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1.  Screening for suicidal thoughts in primary care: the views of patients and general practitioners 
Mental Health in Family Medicine  2008;5(4):229-235.
Background It has been argued that primary care practitioners have an important part to play in the prevention of suicide. However, levels of assessment of risk of suicide among patients treated in this setting are generally low.
Methods Cross-sectional survey of general practitioners (GPs) and people being treated in primary care who had signs of depression. The study combined open and closed questions on attitudes to screening or being screened for suicidal ideation.
Results One hundred and one of 132 patients took part in the survey and 103 of 300 GPs completed a questionnaire. A majority of both GPs and patients stated that people should be screened for suicidal ideation. However, an important minority of patients and GPs stated that asking or being asked such questions made them feel uncomfortable. Less than half of GPs had received formal training on the assessment of suicide risk. GPs told the researchers that barriers to screening included time pressures, culture and language, and concerns about the impact that screening could have on people's mental health. One-quarter of GPs and one-fifth of patients supported the notion that screening for suicidal ideation could induce a person to have thoughts of self-harm.
Conclusions GPs and family doctors should screen for suicidal risk among depressed patients and should receive training on how to do this as part of their general training in the assessment and management of mental disorders. Research should be conducted to examine what, if any, effect screening for suicidal ideation has on mental health.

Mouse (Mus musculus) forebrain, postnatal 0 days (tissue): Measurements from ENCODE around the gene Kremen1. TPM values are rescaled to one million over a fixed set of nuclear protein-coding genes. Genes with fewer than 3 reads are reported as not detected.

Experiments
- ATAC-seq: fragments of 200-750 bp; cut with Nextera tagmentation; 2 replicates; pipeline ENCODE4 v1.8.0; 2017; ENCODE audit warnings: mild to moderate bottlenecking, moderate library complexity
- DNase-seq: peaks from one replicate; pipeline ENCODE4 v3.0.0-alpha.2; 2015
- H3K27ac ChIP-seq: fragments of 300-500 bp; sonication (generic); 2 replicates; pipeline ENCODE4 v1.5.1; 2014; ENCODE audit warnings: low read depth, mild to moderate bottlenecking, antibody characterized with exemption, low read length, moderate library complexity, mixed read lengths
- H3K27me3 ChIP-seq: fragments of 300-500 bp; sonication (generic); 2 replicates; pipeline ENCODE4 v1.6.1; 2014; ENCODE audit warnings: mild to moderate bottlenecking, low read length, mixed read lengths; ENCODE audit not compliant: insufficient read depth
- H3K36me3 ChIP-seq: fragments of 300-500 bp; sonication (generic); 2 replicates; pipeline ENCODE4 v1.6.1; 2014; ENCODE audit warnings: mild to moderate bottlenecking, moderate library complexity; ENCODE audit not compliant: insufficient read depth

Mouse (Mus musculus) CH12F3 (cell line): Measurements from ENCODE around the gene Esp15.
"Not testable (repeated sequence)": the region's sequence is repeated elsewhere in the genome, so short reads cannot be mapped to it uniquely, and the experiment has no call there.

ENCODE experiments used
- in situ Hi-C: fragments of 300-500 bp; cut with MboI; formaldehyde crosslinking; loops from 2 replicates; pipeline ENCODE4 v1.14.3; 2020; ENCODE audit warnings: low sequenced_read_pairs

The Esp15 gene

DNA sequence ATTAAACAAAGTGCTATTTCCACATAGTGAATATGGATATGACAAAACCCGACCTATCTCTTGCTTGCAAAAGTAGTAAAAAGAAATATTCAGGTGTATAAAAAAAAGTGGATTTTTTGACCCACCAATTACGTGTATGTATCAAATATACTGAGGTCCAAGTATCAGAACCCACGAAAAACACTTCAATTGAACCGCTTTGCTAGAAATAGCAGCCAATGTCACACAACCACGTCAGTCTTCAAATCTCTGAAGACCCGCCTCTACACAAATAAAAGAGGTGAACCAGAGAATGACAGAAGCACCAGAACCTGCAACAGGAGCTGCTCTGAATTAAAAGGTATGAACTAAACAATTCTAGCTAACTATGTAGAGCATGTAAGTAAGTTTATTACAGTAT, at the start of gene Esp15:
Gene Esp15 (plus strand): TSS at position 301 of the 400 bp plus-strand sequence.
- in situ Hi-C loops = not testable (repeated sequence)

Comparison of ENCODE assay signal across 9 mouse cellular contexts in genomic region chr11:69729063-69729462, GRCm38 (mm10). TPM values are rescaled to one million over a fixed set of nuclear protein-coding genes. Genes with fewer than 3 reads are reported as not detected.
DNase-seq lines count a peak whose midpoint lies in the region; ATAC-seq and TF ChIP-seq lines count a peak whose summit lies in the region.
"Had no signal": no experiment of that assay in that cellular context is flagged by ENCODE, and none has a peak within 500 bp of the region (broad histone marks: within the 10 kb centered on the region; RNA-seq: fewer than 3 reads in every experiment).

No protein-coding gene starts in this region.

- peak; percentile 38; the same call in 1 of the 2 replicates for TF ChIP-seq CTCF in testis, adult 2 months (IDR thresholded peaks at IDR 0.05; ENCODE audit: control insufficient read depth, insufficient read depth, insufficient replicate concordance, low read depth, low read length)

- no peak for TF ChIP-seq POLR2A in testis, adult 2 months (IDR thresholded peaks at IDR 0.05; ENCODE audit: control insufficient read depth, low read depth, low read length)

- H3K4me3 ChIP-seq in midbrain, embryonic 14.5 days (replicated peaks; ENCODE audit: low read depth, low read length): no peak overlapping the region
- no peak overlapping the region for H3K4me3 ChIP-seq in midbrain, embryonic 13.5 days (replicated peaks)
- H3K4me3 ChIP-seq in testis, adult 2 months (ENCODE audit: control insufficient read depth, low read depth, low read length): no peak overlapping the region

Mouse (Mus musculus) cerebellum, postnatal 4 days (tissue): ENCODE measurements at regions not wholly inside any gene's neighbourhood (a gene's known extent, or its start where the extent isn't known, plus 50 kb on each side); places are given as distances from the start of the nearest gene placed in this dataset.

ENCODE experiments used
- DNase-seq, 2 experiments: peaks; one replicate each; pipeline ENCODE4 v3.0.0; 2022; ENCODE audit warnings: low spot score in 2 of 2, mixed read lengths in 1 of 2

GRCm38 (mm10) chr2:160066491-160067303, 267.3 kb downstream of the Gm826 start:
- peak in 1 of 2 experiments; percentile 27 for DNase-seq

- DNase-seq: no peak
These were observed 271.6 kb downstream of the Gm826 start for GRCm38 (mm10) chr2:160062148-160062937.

PMCID: PMC2777583  PMID: 22477874
primary care; screening; suicide
2.  What should prompt an urgent referral to a community mental health team? 
Mental Health in Family Medicine  2008;5(4):197-201.
Background There is often little guidance to advise general practitioners on whether a referral to a community mental health team should be classified as ‘urgent’ or not.
Aims (1) To identify the proportion and appropriateness of referrals considered urgent by the referrer; (2) To develop a set of criteria to guide what should constitute an ‘urgent’ referral.
Methods One hundred consecutive referral letters to a community mental health team were analysed to determine the proportion that were considered urgent by the referrer compared to a consensus panel of psychiatrists. A Delphi group was then used to develop a set of criteria to guide referrers as to what should be regarded as an urgent referral.
Results Thirty-three percent of referrals were deemed urgent by the referrer, compared to 17% by the psychiatric consensus panel, with little agreement between the two (kappa = 0.021, P = 0.013). Referrals that were made using a single assessment process (SAP) form were significantly more likely to be inappropriately marked as being urgent (P < 0.001). A set of 12 criteria was developed using the Delphi technique.
Conclusions There was significant disagreement between the referrers and the assessing team as to which referrals required urgent attention. The findings justified the creation of guidelines, and this paper outlines a set of 12 criteria to guide what should prompt an urgent referral.
PMCID: PMC2777582  PMID: 22477870
community mental health services; Delphi technique; primary health care
Indian Journal of Psychiatry  1999;41(2):96-99.
Thirty patients suffering from schizophrenia (diagnosed as per DSM-IV criteria), for more than 2 years and having predominant negative symptoms were started on risperidone (2-10 mg/day) and were followed up over a period of 16 weeks. The improvement was assessed using PANSS (Positive and Negative Syndrome Scale).
During this 16 weeks follow up, it was interestingly noted that though there was a significant improvement in negative symptoms in all the patients, in 7 patients there was a reemergence of positive symptoms. Four patients had increase in rating on suspiciousness and hostility and two patients reported auditory hallucinations. One patient developed delusions and conceptual disorganization along with suspiciousness and hostility.
PMCID: PMC2962850  PMID: 21455369
Risperidone; positive symptoms; schizophrenia

Results 1-3 (3)